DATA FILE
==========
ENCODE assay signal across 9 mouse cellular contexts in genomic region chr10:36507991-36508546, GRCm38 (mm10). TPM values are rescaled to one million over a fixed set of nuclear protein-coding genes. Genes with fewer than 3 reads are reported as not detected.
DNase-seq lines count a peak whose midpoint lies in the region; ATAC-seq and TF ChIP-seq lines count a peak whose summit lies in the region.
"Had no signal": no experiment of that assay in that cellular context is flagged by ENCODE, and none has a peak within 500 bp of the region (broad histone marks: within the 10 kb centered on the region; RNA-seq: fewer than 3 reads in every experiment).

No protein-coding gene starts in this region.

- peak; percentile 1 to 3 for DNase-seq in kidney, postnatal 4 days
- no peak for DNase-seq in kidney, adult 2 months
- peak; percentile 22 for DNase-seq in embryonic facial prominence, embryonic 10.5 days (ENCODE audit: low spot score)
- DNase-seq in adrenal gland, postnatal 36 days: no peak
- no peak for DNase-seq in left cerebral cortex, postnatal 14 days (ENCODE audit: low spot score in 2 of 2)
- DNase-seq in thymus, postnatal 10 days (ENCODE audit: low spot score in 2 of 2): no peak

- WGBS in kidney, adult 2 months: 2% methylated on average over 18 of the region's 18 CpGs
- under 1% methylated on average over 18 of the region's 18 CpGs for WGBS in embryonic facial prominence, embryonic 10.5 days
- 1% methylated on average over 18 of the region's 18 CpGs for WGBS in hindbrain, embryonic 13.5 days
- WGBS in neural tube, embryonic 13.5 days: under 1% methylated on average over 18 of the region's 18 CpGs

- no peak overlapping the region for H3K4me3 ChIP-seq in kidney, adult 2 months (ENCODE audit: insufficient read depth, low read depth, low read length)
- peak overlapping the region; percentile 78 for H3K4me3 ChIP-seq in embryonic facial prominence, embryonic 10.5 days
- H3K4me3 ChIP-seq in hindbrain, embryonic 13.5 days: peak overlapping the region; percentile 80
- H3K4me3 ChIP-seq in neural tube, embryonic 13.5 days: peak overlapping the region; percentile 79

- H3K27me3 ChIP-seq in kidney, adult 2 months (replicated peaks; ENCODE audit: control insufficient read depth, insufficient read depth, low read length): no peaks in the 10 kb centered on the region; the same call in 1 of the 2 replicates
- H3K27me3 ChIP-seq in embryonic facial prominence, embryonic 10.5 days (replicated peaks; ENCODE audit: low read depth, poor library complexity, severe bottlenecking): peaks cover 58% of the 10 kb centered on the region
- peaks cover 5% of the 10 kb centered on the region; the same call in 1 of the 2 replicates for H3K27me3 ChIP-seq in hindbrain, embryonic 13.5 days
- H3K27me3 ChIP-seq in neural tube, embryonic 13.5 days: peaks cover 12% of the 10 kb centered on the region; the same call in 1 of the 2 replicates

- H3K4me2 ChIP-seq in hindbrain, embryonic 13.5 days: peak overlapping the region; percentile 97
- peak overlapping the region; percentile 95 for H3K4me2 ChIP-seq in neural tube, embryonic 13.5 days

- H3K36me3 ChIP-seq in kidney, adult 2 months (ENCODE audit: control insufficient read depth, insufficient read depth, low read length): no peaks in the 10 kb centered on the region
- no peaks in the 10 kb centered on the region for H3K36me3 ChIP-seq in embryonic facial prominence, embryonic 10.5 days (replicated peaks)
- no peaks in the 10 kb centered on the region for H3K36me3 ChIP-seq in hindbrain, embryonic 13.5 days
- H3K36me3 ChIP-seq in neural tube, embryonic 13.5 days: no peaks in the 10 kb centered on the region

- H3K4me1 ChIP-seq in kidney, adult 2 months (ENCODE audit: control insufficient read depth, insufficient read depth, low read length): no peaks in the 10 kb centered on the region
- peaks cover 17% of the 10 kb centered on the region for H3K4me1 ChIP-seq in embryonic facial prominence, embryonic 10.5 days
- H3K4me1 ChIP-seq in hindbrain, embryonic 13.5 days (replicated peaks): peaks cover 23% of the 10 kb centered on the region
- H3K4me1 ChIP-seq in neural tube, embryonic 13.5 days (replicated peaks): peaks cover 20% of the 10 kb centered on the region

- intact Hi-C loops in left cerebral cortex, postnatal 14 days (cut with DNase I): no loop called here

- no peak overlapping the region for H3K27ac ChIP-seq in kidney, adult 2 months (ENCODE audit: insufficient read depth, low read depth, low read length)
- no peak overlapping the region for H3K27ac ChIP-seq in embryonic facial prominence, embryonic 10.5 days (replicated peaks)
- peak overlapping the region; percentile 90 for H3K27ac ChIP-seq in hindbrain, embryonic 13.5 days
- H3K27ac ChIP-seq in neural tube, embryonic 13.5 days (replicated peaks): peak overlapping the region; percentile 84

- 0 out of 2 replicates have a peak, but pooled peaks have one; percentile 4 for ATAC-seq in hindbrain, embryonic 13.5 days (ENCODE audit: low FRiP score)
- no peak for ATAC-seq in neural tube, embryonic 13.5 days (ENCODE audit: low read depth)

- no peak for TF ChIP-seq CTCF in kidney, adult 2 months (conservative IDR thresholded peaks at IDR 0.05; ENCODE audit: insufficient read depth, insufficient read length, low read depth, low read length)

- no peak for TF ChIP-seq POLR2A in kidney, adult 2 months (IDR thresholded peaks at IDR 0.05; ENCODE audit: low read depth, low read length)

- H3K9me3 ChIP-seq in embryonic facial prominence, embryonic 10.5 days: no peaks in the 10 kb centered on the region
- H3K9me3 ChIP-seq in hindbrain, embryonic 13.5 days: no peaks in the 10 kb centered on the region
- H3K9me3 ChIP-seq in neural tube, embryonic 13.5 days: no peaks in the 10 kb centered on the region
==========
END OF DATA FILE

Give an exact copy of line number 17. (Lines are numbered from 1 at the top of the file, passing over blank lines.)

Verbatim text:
- H3K4me3 ChIP-seq in hindbrain, embryonic 13.5 days: peak overlapping the region; percentile 80